Looking Back on the Toronto Blue Jays' Back-to-Back World Series Championships
From 1983 through 1991, no team had a better record than the Toronto Blue Jays, led by George Bell, Tony Fernandez, Jesse Barfield, Fred McGriff, Jimmy Key, Dave Stieb, and Tom Henke. The Blue Jays won 85+ games every year, including three 90+ seasons.
Unfortunately, the Blue Jays only had three division titles to reflect the good run.
Due to some brilliant trades and signings the Blue Jays were able to capture the World Series rings in 1992 and 1993 with Cito Gaston at the helm.
This slide show will illustrate who were the Blue Jay starters in '92 & '93 and how they were acquired.
Hope you enjoy.
Manager: Cito Gaston
For a team that had such success, there were three managers during this era.
Bobby Cox - his nickname should be "Winner"
and Cito Gaston
Catcher: Pat Borders
Pat Borders was a solid catcher who was the MVP of the 1992 World Series when he batted .450 (9-20 AB). He followed that up by hitting .304 during the next World Series.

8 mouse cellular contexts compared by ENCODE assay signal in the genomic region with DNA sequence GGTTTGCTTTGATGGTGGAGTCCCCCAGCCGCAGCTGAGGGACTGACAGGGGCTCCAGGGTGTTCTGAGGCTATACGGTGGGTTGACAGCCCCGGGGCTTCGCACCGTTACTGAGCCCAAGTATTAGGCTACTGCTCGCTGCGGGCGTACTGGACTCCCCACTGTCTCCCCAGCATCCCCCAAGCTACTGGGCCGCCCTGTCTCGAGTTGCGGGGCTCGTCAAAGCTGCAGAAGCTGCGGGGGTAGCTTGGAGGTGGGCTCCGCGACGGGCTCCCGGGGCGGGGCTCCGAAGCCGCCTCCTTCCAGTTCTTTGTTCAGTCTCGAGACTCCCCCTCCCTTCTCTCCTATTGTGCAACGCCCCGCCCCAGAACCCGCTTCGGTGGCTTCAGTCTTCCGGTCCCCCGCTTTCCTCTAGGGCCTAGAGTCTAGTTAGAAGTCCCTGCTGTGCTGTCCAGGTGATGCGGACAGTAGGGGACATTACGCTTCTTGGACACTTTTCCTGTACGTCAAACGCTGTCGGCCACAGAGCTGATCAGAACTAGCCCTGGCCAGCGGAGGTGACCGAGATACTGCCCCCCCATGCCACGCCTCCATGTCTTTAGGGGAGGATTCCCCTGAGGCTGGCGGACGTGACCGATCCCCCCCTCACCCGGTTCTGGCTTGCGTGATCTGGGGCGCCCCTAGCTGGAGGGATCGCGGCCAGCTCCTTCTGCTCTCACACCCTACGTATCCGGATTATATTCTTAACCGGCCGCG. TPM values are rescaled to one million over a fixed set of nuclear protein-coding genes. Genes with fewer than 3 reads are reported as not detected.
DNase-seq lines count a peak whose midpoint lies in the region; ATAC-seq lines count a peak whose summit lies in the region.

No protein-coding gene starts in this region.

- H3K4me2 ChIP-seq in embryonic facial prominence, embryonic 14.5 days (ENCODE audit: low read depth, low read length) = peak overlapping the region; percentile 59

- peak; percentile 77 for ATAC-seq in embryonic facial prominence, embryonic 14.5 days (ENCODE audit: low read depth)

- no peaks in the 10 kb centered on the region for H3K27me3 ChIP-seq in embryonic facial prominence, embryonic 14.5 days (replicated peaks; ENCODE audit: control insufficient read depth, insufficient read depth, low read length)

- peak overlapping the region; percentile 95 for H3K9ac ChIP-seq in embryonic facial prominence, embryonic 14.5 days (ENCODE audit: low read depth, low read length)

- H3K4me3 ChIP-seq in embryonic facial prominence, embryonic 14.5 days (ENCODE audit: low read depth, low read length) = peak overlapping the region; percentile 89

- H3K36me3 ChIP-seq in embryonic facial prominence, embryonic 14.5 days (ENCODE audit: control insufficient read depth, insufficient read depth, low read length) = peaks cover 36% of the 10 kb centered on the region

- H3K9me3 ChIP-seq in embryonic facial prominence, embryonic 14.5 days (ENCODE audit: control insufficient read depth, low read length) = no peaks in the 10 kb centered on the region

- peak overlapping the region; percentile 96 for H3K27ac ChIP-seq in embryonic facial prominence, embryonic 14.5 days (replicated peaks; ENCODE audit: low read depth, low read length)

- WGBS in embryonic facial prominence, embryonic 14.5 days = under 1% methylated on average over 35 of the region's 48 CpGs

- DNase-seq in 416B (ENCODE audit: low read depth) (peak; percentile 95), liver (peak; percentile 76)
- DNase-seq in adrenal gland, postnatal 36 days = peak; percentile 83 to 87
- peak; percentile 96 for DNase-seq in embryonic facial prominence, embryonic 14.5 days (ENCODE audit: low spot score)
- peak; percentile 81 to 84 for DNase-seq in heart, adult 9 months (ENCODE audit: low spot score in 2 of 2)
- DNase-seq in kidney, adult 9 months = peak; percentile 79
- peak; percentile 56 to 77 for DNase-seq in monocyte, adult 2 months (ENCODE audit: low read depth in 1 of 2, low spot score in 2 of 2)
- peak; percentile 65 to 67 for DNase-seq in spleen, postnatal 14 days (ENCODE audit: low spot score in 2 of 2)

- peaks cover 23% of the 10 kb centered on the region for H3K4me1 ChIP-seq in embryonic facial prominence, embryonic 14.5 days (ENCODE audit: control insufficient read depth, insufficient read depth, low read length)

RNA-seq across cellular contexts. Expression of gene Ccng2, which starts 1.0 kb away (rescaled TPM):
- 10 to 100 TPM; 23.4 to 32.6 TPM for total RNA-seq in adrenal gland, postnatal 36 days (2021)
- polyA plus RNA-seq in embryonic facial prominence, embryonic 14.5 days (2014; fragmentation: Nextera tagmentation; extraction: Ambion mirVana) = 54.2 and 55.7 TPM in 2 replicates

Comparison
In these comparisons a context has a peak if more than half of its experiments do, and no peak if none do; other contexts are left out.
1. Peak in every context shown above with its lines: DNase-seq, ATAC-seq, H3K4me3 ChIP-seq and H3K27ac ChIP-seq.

1992 - 13 home runs and 53 RBI
1993 - 16 and 66
Borders was drafted in the sixth round of the 1982 draft.
First Base: John Olerud
Prior to the requirement that first base and third base coaches had to wear batting helmets while coaching, John Olerud wore a helmet while manning first.
1992 - .284, 16, 66
1993 - .363, 24, 107
All Star Selection
Third in the MVP Ballot
Olerud was drafted in the third round in 1989 draft.
Second Base: Roberto Alomar
The future Hall-of-Famer was one of the best All-Around players who had similar stats to Joe Morgan.
1992 - .310, 105 runs, 8, 76, and 49 SB
1993 - .326, 109 runs, 17, 93, and 55 SB
In both years, Alomar was selected to the All Star game and won the Gold Glove. He also finished sixth in the MVP ballot both years.
Alomar was obtained with Joe Carter in a blockbuster trade with San Diego who received Fred McGriff and Tony Fernandez.
Shortstop: Manny Lee & Tony Fernandez
Manny Lee was the shortstop in 1992 but left for Texas in '93. He was replaced by Dick Schofield and Alfredo Griffin in the first half of 1993, but in June the Blue Jays traded for Tony Fernandez.
1992 - Lee (.263)
1993 - Fernandez (.306)
Manny Lee was a sound utility player for the Blue Jays who obtained him from the Astros via the Rule V Draft.
Tony Fernandez returned to the Blue Jays during the '93 season from the Mets for Darrin Jackson.
Third Base: Kelly Gruber & Ed Sprague